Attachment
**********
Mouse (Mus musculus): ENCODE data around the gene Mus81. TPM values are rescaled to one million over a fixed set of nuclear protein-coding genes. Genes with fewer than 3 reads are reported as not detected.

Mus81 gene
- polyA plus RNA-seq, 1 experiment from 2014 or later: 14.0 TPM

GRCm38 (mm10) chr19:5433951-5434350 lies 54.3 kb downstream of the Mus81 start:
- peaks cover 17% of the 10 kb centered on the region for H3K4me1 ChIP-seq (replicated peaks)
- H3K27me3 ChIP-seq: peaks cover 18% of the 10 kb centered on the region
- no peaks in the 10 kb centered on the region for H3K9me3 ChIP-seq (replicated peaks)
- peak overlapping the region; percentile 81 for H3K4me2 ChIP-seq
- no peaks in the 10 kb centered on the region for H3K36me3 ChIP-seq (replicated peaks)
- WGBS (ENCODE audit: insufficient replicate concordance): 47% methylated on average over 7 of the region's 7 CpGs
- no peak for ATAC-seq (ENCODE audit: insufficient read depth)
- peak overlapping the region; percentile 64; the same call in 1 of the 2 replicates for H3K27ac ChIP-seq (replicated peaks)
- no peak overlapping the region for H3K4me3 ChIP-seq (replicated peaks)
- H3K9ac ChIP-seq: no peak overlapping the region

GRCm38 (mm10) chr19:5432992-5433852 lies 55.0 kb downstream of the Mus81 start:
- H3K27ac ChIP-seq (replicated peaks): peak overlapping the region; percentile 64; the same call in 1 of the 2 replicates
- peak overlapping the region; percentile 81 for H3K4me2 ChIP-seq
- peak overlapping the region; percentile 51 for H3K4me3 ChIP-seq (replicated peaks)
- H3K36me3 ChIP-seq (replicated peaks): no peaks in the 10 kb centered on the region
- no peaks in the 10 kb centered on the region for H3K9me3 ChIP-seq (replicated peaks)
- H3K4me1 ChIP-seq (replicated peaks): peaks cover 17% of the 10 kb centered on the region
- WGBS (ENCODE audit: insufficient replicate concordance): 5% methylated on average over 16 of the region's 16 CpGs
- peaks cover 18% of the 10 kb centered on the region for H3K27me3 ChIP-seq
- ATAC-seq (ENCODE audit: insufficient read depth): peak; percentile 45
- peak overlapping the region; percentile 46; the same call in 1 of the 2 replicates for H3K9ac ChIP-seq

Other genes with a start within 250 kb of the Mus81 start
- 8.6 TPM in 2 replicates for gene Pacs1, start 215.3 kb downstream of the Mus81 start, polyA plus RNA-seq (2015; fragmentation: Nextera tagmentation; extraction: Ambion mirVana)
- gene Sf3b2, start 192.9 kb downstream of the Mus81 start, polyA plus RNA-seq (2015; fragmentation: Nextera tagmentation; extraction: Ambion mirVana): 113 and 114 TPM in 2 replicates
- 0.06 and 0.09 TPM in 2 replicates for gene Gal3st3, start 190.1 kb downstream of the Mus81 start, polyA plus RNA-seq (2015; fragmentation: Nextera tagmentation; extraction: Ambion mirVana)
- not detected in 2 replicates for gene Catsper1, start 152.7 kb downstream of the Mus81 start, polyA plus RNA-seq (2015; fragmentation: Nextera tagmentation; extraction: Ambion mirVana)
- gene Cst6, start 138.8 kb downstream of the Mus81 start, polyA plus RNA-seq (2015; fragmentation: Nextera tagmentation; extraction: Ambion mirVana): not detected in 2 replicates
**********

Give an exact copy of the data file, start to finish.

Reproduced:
Mouse (Mus musculus): ENCODE data around the gene Mus81. TPM values are rescaled to one million over a fixed set of nuclear protein-coding genes. Genes with fewer than 3 reads are reported as not detected.

Mus81 gene
- polyA plus RNA-seq, 1 experiment from 2014 or later: 14.0 TPM

GRCm38 (mm10) chr19:5433951-5434350 lies 54.3 kb downstream of the Mus81 start:
- peaks cover 17% of the 10 kb centered on the region for H3K4me1 ChIP-seq (replicated peaks)
- H3K27me3 ChIP-seq: peaks cover 18% of the 10 kb centered on the region
- no peaks in the 10 kb centered on the region for H3K9me3 ChIP-seq (replicated peaks)
- peak overlapping the region; percentile 81 for H3K4me2 ChIP-seq
- no peaks in the 10 kb centered on the region for H3K36me3 ChIP-seq (replicated peaks)
- WGBS (ENCODE audit: insufficient replicate concordance): 47% methylated on average over 7 of the region's 7 CpGs
- no peak for ATAC-seq (ENCODE audit: insufficient read depth)
- peak overlapping the region; percentile 64; the same call in 1 of the 2 replicates for H3K27ac ChIP-seq (replicated peaks)
- no peak overlapping the region for H3K4me3 ChIP-seq (replicated peaks)
- H3K9ac ChIP-seq: no peak overlapping the region

GRCm38 (mm10) chr19:5432992-5433852 lies 55.0 kb downstream of the Mus81 start:
- H3K27ac ChIP-seq (replicated peaks): peak overlapping the region; percentile 64; the same call in 1 of the 2 replicates
- peak overlapping the region; percentile 81 for H3K4me2 ChIP-seq
- peak overlapping the region; percentile 51 for H3K4me3 ChIP-seq (replicated peaks)
- H3K36me3 ChIP-seq (replicated peaks): no peaks in the 10 kb centered on the region
- no peaks in the 10 kb centered on the region for H3K9me3 ChIP-seq (replicated peaks)
- H3K4me1 ChIP-seq (replicated peaks): peaks cover 17% of the 10 kb centered on the region
- WGBS (ENCODE audit: insufficient replicate concordance): 5% methylated on average over 16 of the region's 16 CpGs
- peaks cover 18% of the 10 kb centered on the region for H3K27me3 ChIP-seq
- ATAC-seq (ENCODE audit: insufficient read depth): peak; percentile 45
- peak overlapping the region; percentile 46; the same call in 1 of the 2 replicates for H3K9ac ChIP-seq

Other genes with a start within 250 kb of the Mus81 start
- 8.6 TPM in 2 replicates for gene Pacs1, start 215.3 kb downstream of the Mus81 start, polyA plus RNA-seq (2015; fragmentation: Nextera tagmentation; extraction: Ambion mirVana)
- gene Sf3b2, start 192.9 kb downstream of the Mus81 start, polyA plus RNA-seq (2015; fragmentation: Nextera tagmentation; extraction: Ambion mirVana): 113 and 114 TPM in 2 replicates
- 0.06 and 0.09 TPM in 2 replicates for gene Gal3st3, start 190.1 kb downstream of the Mus81 start, polyA plus RNA-seq (2015; fragmentation: Nextera tagmentation; extraction: Ambion mirVana)
- not detected in 2 replicates for gene Catsper1, start 152.7 kb downstream of the Mus81 start, polyA plus RNA-seq (2015; fragmentation: Nextera tagmentation; extraction: Ambion mirVana)
- gene Cst6, start 138.8 kb downstream of the Mus81 start, polyA plus RNA-seq (2015; fragmentation: Nextera tagmentation; extraction: Ambion mirVana): not detected in 2 replicates